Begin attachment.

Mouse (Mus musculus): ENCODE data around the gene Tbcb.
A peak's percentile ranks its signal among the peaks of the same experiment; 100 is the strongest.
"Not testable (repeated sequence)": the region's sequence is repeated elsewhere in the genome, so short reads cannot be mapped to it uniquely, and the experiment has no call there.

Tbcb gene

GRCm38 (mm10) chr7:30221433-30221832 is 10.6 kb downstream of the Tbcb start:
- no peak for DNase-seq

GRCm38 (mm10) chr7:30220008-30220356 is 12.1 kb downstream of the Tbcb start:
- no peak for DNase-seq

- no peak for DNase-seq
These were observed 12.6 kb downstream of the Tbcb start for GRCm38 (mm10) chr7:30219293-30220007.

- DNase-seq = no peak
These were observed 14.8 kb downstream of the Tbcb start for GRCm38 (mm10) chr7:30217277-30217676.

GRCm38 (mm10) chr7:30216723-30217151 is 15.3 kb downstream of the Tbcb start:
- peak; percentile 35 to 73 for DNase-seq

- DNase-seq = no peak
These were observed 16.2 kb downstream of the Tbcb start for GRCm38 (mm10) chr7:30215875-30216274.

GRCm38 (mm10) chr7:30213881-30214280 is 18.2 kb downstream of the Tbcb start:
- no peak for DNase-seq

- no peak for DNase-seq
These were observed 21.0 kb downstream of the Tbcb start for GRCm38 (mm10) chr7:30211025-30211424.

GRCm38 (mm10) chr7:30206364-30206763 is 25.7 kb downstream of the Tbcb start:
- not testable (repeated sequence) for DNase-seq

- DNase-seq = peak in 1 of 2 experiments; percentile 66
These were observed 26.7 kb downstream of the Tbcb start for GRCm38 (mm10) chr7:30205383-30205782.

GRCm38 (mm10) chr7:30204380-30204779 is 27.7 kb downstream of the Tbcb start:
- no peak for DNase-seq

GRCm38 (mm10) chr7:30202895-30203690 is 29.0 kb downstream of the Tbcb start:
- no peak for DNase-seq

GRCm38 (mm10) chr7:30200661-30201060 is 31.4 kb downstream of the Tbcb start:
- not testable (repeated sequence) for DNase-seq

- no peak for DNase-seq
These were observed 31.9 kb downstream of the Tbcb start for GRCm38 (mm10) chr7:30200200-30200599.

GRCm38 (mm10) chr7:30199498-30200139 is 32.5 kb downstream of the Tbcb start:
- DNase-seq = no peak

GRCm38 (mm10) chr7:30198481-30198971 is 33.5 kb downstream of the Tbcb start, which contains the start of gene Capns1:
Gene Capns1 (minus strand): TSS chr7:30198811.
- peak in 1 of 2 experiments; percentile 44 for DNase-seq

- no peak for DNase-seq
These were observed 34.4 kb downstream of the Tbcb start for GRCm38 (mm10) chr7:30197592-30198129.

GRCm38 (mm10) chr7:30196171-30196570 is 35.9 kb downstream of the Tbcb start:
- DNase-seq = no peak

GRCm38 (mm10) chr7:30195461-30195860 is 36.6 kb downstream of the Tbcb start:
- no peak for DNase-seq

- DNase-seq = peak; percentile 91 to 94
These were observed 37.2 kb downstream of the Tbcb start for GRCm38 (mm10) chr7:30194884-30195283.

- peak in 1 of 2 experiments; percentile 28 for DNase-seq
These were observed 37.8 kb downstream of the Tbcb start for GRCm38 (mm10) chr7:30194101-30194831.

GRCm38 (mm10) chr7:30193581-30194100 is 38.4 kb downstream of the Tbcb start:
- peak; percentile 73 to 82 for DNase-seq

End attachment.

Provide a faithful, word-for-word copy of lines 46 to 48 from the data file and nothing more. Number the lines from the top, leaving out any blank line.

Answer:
- peak in 1 of 2 experiments; percentile 28 for DNase-seq
These were observed 37.8 kb downstream of the Tbcb start for GRCm38 (mm10) chr7:30194101-30194831.

GRCm38 (mm10) chr7:30193581-30194100 is 38.4 kb downstream of the Tbcb start: